Salvadoran Man Needs Help Staying in the United States after Death Threats and Torture by Police
[This case is on hold while the IJ's decision is pending.] Jamie* is a 24-year-old man from El Salvador currently detained in the Worcester County Detention Center. While in El Salvador, police accused Jamie of murder and arrested him, despite Jamie being home when the crime occurred. The police threatened and tortured Jamie, demanding information about the crime or they would kill him. After three days, Jamie was released and other people were ultimately convicted of the crime, but police continued to threaten him and his family to gain information about Jamie. Fearing torture or death at the hands of Salvadoran police, Jamie fled to the United States in 2016. Jamie is looking for an attorney to represent him in seeking protection under the Convention Against Torture (CAT).
All CAIR Coalition matters placed with a pro bono team are robustly mentored by a CAIR Coalition attorney. Our mentoring program includes an opening meeting to discuss the scope and process of the matter, provision of samples, guidance on the law, review of draft filings, assistance with client contact, and guidance on preparation for interviews and hearings.
Jamie* is a 24-year-old man from El Salvador currently detained in the Worcester County Detention Center in Maryland. While in El Salvador, police accused Jamie of murder and arrested him. Jamie was in his home when the murder occurred, but police took him to the station with the victim’s family where both threatened him. The police threw and repeatedly hit Jamie, saying they would kill him if he did not provide information. The police kept him for three days; when he was not being beaten by police, he was being threatened by gang members who shared his cell. Jamie was then released. However, police continued to threaten to kill him and his family to gain information about Jamie. Eventually, three other men were convicted of the crime.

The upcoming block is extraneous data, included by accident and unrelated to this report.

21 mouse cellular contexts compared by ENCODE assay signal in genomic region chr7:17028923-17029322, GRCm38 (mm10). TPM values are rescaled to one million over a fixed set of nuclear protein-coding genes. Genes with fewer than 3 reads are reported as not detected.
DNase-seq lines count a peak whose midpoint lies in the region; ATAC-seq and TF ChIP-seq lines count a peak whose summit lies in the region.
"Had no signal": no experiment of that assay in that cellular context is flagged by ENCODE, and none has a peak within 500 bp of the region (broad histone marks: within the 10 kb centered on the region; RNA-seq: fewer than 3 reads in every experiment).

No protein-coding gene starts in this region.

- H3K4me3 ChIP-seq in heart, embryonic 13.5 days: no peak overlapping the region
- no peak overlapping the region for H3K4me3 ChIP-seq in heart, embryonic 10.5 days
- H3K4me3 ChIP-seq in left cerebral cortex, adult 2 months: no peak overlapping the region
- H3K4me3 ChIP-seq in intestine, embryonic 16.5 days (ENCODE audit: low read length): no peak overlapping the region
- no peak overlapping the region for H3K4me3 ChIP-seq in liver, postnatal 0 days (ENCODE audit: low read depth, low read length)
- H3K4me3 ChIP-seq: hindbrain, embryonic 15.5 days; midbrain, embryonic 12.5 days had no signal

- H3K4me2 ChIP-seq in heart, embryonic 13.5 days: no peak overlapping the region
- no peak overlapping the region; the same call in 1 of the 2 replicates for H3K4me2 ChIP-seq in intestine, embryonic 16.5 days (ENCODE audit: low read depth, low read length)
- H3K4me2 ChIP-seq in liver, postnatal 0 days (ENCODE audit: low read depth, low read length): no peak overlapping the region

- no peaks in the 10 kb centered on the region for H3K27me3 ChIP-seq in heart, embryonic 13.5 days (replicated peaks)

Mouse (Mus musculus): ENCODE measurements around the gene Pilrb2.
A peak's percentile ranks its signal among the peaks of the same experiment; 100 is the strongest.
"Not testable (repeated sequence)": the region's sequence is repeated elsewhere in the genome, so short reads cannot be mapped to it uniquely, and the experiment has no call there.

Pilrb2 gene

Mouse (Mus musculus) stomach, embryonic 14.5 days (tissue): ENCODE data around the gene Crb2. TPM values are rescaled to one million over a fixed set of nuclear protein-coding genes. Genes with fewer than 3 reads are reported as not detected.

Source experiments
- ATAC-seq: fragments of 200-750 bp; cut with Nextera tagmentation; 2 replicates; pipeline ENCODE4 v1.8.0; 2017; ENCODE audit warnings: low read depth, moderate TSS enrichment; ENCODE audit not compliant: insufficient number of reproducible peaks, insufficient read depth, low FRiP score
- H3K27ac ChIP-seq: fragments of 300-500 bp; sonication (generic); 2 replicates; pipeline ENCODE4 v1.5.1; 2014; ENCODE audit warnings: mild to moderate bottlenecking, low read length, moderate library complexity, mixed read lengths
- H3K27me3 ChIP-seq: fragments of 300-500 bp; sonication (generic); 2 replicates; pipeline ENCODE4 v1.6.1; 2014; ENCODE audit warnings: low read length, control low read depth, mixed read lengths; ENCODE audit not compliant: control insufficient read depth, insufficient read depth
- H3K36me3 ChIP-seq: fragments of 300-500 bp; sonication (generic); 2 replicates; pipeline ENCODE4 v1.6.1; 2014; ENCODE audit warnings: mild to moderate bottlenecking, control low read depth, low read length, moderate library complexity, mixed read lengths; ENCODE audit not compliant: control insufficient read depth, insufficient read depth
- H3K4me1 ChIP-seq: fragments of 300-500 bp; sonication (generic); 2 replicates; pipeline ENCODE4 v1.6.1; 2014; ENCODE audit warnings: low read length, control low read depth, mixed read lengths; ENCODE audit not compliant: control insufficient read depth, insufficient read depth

Fearing torture or death at the hands of Salvadoran police, Jamie fled to the United States in 2016. Since arriving in the United States, Salvadoran police have continued to target Jamie’s family, including arresting Jamie’s father without cause and offering release in exchange for information. It is imperative that Jamie stay in the United States to avoid further threats, torture, and possible death at the hands of Salvadoran police. Based on these facts, Jamie is eligible for protection under the Convention Against Torture (CAT), which would prevent the government from sending Jamie back to El Salvador.
In the United States, Jamie has one conviction for possession of .87 grams of marijuana for which he received a sentence of one year. Police have charged Jamie with other crimes and accused him of being affiliated with a gang, but those other charges were dismissed, and Jamie vehemently denies being affiliated with any gang; however, he does know gang members because he has grown up and lived in areas with heavy gang activity. A pro bono attorney would want to assess the viability of the fear-based defense of withholding of removal based on Jamie's having been labeled a gang member by police.
Jamie had an individual (merits) hearing on November 10, 2020 in Baltimore, MD.
Timeline: Individual (merits) hearing held on November 10, 2020 in Baltimore, MD. Jamie represented himself pro se and is currently awaiting the IJ's decision. In response to COVID-19, the courts currently permit attorneys to attend all hearings telephonically.
Location: Detained in Worcester, MD.
For more information about this case, please contact Pro Bono Coordinating Attorney Jennifer Grishkin at email@example.com or 202-866-9287.
*Pseudonyms are used to protect privacy